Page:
Joyland

Mar. 5th, 2017 10:00 pm
alfvaen: floatyhead (Default)
[personal profile] alfvaen
I avoided horror movies and books when I was younger.   I had no particular urge to scare myself on purpose; my imagination could conjure up enough monsters hiding in the dark of my bedroom at night, thank you.  And mainly what I knew about Stephen King was that he was a horror writer, so I knew I was going to avoid him.

I can't quite remember which came first.  At some point I received a paperback copy of The Bachman Books, and at some point my mother had a hardcover copy of the unabridged version of The Stand.  I think it was the Bachman Books I read first, having been assured that they weren't horror.  Also, I was a teenager by this point, so maybe I thought I could handle it if they were.  Anyway, I started reading "Rage", the first story/novel/novella/whatever in the book, and was immediately sucked in.  It still sometimes happens to me if I happen to open it up, and now it makes me want to reread it again.  I was similarly, if less extremely, captivated by "The Long Walk", and to a lesser extent "The Running Man".  "Roadwork" was okay, but not really a standout.

And as for The Stand...well, I read that one too, and discovered that it also wasn't really horror but really some sort of science fiction, really, with its bioengineered virus...but there was something else to it, that weird Flagg guy and the way that the forces of good and evil seemed to align themselves, as if there was something supernatural going on as well.  I enjoyed it mightily, but I was still pretty sure that all those other books of his--Cujo, Christine, Carrie (the three C's, as I always thought of them), The Dead Zone, It, Pet Sematary, Firestarter, etc. were all definitely horror and to be avoided.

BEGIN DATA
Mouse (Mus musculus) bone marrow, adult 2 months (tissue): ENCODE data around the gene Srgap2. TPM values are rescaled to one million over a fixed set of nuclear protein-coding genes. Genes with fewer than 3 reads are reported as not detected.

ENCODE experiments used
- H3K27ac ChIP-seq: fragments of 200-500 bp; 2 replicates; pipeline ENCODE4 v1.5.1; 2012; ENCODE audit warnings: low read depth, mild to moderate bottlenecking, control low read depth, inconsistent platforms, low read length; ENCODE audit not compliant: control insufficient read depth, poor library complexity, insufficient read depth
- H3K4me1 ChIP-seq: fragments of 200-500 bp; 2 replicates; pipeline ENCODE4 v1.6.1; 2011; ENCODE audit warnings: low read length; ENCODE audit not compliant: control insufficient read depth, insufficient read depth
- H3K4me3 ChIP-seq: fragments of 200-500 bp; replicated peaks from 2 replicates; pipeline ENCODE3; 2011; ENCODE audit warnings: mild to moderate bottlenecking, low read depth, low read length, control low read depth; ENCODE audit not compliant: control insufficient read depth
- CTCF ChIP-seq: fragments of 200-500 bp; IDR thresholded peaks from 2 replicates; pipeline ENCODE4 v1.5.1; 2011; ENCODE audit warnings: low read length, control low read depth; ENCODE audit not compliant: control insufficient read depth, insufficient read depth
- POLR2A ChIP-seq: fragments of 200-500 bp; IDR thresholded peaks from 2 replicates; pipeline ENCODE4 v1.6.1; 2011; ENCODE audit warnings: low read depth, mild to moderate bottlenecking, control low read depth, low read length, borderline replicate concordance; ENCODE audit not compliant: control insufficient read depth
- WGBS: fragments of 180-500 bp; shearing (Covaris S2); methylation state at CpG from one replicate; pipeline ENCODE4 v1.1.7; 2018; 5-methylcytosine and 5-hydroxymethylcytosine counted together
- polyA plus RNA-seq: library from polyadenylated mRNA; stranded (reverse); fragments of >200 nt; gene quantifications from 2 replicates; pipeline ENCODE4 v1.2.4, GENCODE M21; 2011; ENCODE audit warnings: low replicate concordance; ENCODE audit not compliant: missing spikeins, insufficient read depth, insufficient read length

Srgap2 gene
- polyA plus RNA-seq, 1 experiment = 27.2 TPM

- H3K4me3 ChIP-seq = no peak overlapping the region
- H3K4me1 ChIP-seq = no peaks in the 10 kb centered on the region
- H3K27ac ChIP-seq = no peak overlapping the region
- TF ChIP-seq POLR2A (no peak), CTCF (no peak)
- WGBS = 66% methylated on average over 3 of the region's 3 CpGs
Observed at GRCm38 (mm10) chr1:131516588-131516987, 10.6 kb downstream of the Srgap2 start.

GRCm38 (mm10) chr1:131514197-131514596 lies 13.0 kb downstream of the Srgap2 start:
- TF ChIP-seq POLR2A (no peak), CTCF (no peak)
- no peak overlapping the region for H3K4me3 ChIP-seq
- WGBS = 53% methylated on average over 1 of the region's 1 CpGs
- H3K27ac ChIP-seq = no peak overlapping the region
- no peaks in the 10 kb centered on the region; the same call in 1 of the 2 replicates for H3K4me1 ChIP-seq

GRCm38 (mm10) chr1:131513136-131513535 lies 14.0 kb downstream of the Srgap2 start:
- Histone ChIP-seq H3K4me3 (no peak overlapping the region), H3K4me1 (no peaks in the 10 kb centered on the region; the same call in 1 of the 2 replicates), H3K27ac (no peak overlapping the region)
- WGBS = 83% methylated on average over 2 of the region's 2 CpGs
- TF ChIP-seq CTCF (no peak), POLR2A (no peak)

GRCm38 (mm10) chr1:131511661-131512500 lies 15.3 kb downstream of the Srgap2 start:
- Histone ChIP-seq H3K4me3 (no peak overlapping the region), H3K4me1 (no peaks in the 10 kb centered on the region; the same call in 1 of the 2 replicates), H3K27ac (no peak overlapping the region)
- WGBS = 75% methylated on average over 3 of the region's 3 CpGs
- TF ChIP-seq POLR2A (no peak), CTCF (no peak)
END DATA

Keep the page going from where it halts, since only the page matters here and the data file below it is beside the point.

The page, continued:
Oh, yeah, and I guess I did read one of his short stories at some point, "The Monkey", which was in some Fantasy Annual anthology edited by Terry Carr.  Creepy windup monkey toy that killed people.  I supposed that it was technically fantasy, but not the interesting kind, like Tolkien or Piers Anthony or Glen Cook or anything.  And didn't do much to disassociate him with horror in my mind.  I believe I also read The Gunslinger when I was in high school, but I didn't think much of it at the time.

Then I started dating this girl (whom I later married) who was also big into books, and not really into horror, and she encouraged me to read The Dead Zone and Firestarter.  After that I realized that maybe this King guy was okay after all, because I'd pretty much liked everything of his that I'd read.  And so I went on to read everything of his that I could get my hands on.

I always read lots of fantasy & science fiction, which as genres were at least reasonably clear-cut.  It was just a question of how you explained it.  Horror I had trouble with for a while, until I realized that part of what makes the genre is the fact that it's not clear-cut.  In horror, you may not know for a while, if ever, whether or not the killer is doing it because aliens are beaming signals into his brain, or he's possessed by a demon, or because he's just a regular psychopath.  That frustrated me for a while, particular when the explanation was purely mundane (he's just crazy!), but I think I've got a handle on it now.  So I enjoyed some of the more psychological books, like The Girl Who Loved Tom Gordon and Gerald's Game.